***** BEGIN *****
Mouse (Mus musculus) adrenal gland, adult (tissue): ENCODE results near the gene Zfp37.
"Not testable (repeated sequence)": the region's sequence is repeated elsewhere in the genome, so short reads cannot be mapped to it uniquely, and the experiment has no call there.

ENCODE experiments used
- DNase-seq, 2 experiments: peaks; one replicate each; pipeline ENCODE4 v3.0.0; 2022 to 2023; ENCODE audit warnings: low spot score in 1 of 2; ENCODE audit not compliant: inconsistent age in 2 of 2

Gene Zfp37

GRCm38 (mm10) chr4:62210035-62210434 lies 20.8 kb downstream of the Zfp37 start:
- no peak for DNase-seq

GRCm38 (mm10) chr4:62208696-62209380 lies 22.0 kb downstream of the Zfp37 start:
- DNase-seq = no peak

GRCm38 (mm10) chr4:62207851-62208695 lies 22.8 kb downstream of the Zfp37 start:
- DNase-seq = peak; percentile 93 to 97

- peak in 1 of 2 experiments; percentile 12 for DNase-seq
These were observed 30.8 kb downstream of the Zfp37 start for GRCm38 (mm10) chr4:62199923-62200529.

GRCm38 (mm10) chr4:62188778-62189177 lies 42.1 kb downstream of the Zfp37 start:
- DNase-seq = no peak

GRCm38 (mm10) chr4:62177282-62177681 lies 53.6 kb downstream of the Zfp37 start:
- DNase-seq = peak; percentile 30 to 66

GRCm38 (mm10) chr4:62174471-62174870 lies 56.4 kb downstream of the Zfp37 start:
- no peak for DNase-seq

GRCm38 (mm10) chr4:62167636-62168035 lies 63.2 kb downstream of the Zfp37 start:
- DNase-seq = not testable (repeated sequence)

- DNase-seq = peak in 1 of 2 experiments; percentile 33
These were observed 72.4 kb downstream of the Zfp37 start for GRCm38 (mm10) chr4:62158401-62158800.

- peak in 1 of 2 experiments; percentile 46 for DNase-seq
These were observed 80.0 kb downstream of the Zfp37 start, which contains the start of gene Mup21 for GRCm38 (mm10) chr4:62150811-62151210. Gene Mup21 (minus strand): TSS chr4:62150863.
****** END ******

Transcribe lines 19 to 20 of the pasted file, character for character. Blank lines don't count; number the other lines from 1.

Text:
- no peak for DNase-seq

GRCm38 (mm10) chr4:62167636-62168035 lies 63.2 kb downstream of the Zfp37 start: